# Rotational spring stiffness?

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So I'll show all the examples in 2D.

This is a simple way how could I model a very thin flat plane for softbody physics. It would not collapse.

[attachment=32154:problem1.png]

However, it does require way more nodes and springs(and that way also equations) aswell as more time spent on setting up such a mesh. This is what this mesh would be usually made like by artist.

[attachment=32155:problem2.png]

However, in this case there wouldn't be any exchange support that would help it conserve it's shape. And so it wouldn't need any strong impact to deform - it would deform naturally as if it was a piece of cloth.

I need to find a solution to ensure that those nodes in second image somehow gets lifted up by some rotating force. Propably it must be some sort of the edge(spring) alignment, I'm not sure. I don't know how engines like Beam deals with this, but they definetly have fixed this issue.

Oh, and note - I need it in 3D.

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Take a look at your last spring composed of 3 vertices. There are two end vertices, and one in the middle. If we lay the vertices all out on a line there is no bend. Then create another spring between the first and last vertex (so it passes through the middle one). This new spring is sometimes called the "bend spring", or something like that. Whenever the 3-vertex chain bends this new spring will push the bend to straighten out.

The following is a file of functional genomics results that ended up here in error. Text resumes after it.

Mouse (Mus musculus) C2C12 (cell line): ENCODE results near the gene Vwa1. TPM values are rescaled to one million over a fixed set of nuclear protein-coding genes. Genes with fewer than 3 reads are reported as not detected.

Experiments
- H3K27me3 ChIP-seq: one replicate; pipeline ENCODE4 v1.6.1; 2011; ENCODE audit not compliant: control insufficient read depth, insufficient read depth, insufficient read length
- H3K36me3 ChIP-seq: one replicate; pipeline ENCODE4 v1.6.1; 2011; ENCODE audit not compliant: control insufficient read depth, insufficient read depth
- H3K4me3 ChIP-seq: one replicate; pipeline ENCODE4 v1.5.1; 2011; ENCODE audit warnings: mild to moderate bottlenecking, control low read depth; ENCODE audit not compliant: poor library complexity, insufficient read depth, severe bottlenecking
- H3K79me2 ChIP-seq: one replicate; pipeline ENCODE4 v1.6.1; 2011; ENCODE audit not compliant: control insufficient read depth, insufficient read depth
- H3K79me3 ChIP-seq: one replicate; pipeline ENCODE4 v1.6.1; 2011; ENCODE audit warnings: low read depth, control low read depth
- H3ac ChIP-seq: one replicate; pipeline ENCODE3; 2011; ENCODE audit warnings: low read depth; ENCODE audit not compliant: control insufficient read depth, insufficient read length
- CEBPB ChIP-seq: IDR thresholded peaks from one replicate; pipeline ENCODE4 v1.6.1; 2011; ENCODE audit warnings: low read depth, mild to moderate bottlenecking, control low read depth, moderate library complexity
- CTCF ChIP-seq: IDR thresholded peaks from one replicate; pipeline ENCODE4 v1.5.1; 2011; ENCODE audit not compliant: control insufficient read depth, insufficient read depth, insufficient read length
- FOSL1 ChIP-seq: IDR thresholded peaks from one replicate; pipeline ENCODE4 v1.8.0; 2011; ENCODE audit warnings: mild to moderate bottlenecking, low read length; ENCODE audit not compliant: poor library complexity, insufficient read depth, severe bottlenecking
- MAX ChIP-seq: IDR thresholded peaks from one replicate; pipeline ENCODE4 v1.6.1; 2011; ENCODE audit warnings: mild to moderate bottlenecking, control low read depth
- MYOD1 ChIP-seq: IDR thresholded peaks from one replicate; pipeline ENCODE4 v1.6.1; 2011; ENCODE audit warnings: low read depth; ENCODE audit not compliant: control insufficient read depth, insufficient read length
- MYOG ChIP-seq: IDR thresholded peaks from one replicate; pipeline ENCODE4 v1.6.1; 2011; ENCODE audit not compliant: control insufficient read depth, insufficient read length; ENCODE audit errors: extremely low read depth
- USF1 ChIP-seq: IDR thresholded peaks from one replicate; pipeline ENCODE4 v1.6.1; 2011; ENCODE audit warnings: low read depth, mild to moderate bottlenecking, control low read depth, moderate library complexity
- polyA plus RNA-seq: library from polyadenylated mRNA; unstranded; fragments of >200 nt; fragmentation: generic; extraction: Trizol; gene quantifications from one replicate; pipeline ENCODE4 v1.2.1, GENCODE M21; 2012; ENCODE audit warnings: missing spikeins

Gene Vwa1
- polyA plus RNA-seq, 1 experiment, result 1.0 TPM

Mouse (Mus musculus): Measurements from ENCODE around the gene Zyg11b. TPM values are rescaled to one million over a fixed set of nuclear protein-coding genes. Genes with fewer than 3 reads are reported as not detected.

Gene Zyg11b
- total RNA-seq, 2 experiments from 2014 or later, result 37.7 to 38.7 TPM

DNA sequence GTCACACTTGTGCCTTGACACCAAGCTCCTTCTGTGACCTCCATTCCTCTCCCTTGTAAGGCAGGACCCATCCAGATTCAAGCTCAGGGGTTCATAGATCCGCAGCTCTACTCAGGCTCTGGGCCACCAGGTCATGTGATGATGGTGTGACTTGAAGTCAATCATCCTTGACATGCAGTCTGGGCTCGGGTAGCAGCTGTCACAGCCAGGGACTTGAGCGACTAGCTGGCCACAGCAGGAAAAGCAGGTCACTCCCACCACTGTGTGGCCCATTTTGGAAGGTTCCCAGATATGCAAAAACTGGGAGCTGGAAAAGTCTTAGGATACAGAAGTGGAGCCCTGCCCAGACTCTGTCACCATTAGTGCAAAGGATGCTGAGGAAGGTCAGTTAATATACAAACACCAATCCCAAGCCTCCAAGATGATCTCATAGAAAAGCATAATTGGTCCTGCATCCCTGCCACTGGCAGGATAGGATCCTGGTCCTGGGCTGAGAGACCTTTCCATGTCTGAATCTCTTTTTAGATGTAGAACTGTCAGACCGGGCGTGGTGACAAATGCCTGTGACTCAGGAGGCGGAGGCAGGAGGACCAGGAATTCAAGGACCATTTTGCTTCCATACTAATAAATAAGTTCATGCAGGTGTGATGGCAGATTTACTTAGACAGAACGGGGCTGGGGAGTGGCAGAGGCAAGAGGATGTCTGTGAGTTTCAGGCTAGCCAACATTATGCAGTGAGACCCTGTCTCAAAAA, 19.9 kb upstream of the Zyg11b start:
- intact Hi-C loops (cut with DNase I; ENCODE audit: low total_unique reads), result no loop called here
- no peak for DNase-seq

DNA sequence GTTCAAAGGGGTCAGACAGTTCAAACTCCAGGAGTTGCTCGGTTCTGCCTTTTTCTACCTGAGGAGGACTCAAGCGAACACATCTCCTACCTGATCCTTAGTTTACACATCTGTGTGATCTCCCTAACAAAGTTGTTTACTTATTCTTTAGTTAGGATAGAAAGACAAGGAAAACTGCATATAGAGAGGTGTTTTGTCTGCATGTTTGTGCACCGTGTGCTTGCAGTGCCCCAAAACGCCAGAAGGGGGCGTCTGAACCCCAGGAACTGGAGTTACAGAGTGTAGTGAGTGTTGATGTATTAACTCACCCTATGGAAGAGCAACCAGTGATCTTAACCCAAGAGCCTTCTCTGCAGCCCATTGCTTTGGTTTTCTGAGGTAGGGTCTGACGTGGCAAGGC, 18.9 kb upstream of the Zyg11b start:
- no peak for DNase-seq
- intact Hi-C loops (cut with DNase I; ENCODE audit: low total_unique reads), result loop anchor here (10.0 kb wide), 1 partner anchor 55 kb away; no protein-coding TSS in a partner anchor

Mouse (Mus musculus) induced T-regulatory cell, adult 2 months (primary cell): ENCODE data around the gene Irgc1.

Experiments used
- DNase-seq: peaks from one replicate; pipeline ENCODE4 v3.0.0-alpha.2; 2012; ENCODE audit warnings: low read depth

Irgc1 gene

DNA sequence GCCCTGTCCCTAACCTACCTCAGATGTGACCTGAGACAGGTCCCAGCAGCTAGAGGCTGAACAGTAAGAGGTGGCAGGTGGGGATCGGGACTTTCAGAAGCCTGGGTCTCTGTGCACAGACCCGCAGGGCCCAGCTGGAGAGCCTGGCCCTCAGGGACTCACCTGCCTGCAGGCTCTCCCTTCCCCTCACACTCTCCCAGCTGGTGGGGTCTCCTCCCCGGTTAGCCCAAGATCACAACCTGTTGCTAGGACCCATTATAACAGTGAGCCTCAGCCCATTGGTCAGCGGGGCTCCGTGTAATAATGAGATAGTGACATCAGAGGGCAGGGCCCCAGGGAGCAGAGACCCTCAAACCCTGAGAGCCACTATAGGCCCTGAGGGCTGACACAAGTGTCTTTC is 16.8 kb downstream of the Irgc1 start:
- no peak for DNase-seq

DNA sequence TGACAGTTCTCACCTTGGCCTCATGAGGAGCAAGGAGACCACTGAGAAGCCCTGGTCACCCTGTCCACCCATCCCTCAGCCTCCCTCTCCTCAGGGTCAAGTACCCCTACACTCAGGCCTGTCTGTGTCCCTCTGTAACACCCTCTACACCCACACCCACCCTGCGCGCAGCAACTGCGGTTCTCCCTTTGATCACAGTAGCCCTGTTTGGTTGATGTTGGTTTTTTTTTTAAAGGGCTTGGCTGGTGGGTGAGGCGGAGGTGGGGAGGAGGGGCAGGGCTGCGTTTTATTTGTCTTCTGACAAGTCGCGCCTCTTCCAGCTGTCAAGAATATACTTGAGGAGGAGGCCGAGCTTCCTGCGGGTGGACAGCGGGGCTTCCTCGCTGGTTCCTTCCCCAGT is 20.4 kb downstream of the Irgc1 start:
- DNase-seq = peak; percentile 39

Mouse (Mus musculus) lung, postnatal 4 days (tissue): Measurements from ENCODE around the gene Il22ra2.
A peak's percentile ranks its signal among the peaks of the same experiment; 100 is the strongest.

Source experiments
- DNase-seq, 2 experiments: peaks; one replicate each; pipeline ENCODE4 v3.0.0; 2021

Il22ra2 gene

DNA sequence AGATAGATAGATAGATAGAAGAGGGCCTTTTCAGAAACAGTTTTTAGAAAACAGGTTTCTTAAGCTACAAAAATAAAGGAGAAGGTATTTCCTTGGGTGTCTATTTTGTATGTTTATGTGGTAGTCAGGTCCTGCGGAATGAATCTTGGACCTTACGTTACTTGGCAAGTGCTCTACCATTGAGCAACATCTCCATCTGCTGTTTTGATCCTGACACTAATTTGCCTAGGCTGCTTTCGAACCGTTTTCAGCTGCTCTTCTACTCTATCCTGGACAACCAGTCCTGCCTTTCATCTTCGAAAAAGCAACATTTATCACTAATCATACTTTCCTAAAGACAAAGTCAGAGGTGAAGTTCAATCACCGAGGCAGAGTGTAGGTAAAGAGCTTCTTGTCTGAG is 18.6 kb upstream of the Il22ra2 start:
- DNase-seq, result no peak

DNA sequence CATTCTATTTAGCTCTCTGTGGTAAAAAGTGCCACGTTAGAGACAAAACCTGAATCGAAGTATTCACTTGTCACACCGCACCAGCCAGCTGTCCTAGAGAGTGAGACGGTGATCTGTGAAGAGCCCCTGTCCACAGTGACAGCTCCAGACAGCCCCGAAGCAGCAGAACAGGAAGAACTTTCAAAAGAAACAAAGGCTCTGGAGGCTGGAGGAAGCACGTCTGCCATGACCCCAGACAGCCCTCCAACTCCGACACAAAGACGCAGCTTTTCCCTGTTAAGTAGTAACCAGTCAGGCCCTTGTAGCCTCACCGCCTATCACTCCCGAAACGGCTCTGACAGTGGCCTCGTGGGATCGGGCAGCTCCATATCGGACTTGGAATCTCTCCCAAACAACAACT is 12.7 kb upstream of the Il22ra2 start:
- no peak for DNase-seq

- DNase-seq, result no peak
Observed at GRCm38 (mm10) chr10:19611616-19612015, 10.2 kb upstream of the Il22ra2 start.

No new fancy "rotational spring" needs to be used :)

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oh... OK! So for each intersection node I need it's neighbours to have one additional node? Sounds reasonable. Thanks, I didn't think of this:)

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Take a look at your last spring composed of 3 vertices. There are two end vertices, and one in the middle. If we lay the vertices all out on a line there is no bend. Then create another spring between the first and last vertex (so it passes through the middle one). This new spring is sometimes called the "bend spring", or something like that. Whenever the 3-vertex chain bends this new spring will push the bend to straighten out.

Yes... except that for small bending angles, the displacement of the end particles (up/down in the OP's diagram) will be mostly orthogonal to the direction along which the spring acts (left-right). So I'd expect the proposed new spring would be effective at preventing substantial bends, but not very effective for keeping a plane flat when it is supposed to not bend very much at all.

If you want to represent very stiff planes, then it might be better to consider adding a spring between the centre particle and the mid-point between the end particles. You will then need to consider how to map the force applied to the mid point to the particles themselves (trivial if all the links have the same rest length, and the particles have the same mass) - you need to make it so that momentum is preserved. If you do this then for small angles, the spring force will be approximately proportional to the bending angle, which is probably what is desired.

Alternatively, it might be even better and just as quick to do the job properly: labelling the particles 1-2-3, take the cross-product between the directions 1-2 and 2-3. This is proportional to the torque vector you want to apply, and the pairs of linear forces will be given by the cross-product between this and each of the deltas 1-2, and 2-3 (divided by the squared delta magnitudes) - since torque = delta x force. You apply a force f1 to particle 1, and apply -f1 to particle 2. Similarly apply f3 to particle 3 and -f3 to particle 2. This preserves momentum. You don't need any trig functions for this, and if you can precalculate the delta lengths, then you might not need any square roots either.

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Hm... Intesesting. But complex. Requires somem more math. I'll take a look at this aswell. Maybe it will be optional.:)

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